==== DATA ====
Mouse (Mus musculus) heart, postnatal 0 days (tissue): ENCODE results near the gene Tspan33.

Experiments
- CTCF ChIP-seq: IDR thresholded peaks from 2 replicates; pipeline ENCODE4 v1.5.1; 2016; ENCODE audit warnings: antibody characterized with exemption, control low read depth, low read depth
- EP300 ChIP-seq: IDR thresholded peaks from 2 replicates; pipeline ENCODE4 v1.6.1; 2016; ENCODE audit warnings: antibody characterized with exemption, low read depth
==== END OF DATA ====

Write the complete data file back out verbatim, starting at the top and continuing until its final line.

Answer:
Mouse (Mus musculus) heart, postnatal 0 days (tissue): ENCODE results near the gene Tspan33.

Experiments
- CTCF ChIP-seq: IDR thresholded peaks from 2 replicates; pipeline ENCODE4 v1.5.1; 2016; ENCODE audit warnings: antibody characterized with exemption, control low read depth, low read depth
- EP300 ChIP-seq: IDR thresholded peaks from 2 replicates; pipeline ENCODE4 v1.6.1; 2016; ENCODE audit warnings: antibody characterized with exemption, low read depth